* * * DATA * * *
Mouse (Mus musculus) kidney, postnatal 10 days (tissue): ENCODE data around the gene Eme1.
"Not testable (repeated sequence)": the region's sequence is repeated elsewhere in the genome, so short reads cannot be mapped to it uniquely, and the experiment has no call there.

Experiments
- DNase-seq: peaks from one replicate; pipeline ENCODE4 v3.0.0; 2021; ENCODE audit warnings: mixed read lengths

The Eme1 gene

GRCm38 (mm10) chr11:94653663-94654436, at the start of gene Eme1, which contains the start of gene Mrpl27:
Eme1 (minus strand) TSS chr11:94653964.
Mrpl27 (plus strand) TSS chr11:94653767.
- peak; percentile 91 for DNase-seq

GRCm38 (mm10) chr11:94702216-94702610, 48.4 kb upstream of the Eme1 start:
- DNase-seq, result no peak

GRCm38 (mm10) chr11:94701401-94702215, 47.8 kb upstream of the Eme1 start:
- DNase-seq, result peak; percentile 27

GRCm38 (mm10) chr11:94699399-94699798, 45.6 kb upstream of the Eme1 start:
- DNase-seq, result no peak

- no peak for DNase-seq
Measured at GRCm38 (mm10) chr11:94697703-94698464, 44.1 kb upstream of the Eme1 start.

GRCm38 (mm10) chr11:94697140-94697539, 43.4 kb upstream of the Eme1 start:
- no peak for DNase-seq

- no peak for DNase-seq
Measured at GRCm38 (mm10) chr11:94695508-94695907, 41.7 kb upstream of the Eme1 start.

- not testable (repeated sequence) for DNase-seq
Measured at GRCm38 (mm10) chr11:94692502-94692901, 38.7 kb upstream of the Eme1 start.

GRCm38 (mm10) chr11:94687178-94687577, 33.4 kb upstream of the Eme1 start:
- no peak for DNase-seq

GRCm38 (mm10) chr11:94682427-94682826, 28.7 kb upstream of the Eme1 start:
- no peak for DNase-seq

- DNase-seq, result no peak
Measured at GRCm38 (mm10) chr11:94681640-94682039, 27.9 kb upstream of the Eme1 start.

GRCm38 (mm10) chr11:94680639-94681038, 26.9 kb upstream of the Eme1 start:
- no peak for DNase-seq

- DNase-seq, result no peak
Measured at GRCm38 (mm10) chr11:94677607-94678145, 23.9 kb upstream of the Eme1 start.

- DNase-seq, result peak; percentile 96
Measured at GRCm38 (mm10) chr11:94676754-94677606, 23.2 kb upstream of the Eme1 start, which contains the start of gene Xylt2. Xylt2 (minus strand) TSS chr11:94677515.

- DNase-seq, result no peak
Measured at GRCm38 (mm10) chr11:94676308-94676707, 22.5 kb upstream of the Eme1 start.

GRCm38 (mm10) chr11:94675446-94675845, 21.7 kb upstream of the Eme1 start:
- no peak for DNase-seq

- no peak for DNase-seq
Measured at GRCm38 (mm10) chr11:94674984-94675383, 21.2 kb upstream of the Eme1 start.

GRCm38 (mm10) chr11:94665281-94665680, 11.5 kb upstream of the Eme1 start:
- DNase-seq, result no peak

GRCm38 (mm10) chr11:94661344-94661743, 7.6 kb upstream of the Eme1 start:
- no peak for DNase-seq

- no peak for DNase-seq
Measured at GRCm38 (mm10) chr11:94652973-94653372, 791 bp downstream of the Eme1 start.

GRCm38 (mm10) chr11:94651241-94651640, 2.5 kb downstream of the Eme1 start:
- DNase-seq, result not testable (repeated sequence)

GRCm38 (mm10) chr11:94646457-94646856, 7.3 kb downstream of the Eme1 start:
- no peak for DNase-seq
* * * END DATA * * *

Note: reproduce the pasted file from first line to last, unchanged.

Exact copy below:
Mouse (Mus musculus) kidney, postnatal 10 days (tissue): ENCODE data around the gene Eme1.
"Not testable (repeated sequence)": the region's sequence is repeated elsewhere in the genome, so short reads cannot be mapped to it uniquely, and the experiment has no call there.

Experiments
- DNase-seq: peaks from one replicate; pipeline ENCODE4 v3.0.0; 2021; ENCODE audit warnings: mixed read lengths

The Eme1 gene

GRCm38 (mm10) chr11:94653663-94654436, at the start of gene Eme1, which contains the start of gene Mrpl27:
Eme1 (minus strand) TSS chr11:94653964.
Mrpl27 (plus strand) TSS chr11:94653767.
- peak; percentile 91 for DNase-seq

GRCm38 (mm10) chr11:94702216-94702610, 48.4 kb upstream of the Eme1 start:
- DNase-seq, result no peak

GRCm38 (mm10) chr11:94701401-94702215, 47.8 kb upstream of the Eme1 start:
- DNase-seq, result peak; percentile 27

GRCm38 (mm10) chr11:94699399-94699798, 45.6 kb upstream of the Eme1 start:
- DNase-seq, result no peak

- no peak for DNase-seq
Measured at GRCm38 (mm10) chr11:94697703-94698464, 44.1 kb upstream of the Eme1 start.

GRCm38 (mm10) chr11:94697140-94697539, 43.4 kb upstream of the Eme1 start:
- no peak for DNase-seq

- no peak for DNase-seq
Measured at GRCm38 (mm10) chr11:94695508-94695907, 41.7 kb upstream of the Eme1 start.

- not testable (repeated sequence) for DNase-seq
Measured at GRCm38 (mm10) chr11:94692502-94692901, 38.7 kb upstream of the Eme1 start.

GRCm38 (mm10) chr11:94687178-94687577, 33.4 kb upstream of the Eme1 start:
- no peak for DNase-seq

GRCm38 (mm10) chr11:94682427-94682826, 28.7 kb upstream of the Eme1 start:
- no peak for DNase-seq

- DNase-seq, result no peak
Measured at GRCm38 (mm10) chr11:94681640-94682039, 27.9 kb upstream of the Eme1 start.

GRCm38 (mm10) chr11:94680639-94681038, 26.9 kb upstream of the Eme1 start:
- no peak for DNase-seq

- DNase-seq, result no peak
Measured at GRCm38 (mm10) chr11:94677607-94678145, 23.9 kb upstream of the Eme1 start.

- DNase-seq, result peak; percentile 96
Measured at GRCm38 (mm10) chr11:94676754-94677606, 23.2 kb upstream of the Eme1 start, which contains the start of gene Xylt2. Xylt2 (minus strand) TSS chr11:94677515.

- DNase-seq, result no peak
Measured at GRCm38 (mm10) chr11:94676308-94676707, 22.5 kb upstream of the Eme1 start.

GRCm38 (mm10) chr11:94675446-94675845, 21.7 kb upstream of the Eme1 start:
- no peak for DNase-seq

- no peak for DNase-seq
Measured at GRCm38 (mm10) chr11:94674984-94675383, 21.2 kb upstream of the Eme1 start.

GRCm38 (mm10) chr11:94665281-94665680, 11.5 kb upstream of the Eme1 start:
- DNase-seq, result no peak

GRCm38 (mm10) chr11:94661344-94661743, 7.6 kb upstream of the Eme1 start:
- no peak for DNase-seq

- no peak for DNase-seq
Measured at GRCm38 (mm10) chr11:94652973-94653372, 791 bp downstream of the Eme1 start.

GRCm38 (mm10) chr11:94651241-94651640, 2.5 kb downstream of the Eme1 start:
- DNase-seq, result not testable (repeated sequence)

GRCm38 (mm10) chr11:94646457-94646856, 7.3 kb downstream of the Eme1 start:
- no peak for DNase-seq